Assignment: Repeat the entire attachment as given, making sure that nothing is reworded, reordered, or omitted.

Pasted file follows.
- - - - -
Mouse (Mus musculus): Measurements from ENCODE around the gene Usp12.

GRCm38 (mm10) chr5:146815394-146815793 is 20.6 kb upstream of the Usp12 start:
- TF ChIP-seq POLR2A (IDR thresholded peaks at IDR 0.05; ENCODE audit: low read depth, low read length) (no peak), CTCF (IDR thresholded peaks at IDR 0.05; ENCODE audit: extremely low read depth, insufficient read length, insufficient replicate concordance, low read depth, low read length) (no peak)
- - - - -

Mouse (Mus musculus): Measurements from ENCODE around the gene Usp12.

GRCm38 (mm10) chr5:146815394-146815793 is 20.6 kb upstream of the Usp12 start:
- TF ChIP-seq POLR2A (IDR thresholded peaks at IDR 0.05; ENCODE audit: low read depth, low read length) (no peak), CTCF (IDR thresholded peaks at IDR 0.05; ENCODE audit: extremely low read depth, insufficient read length, insufficient replicate concordance, low read depth, low read length) (no peak)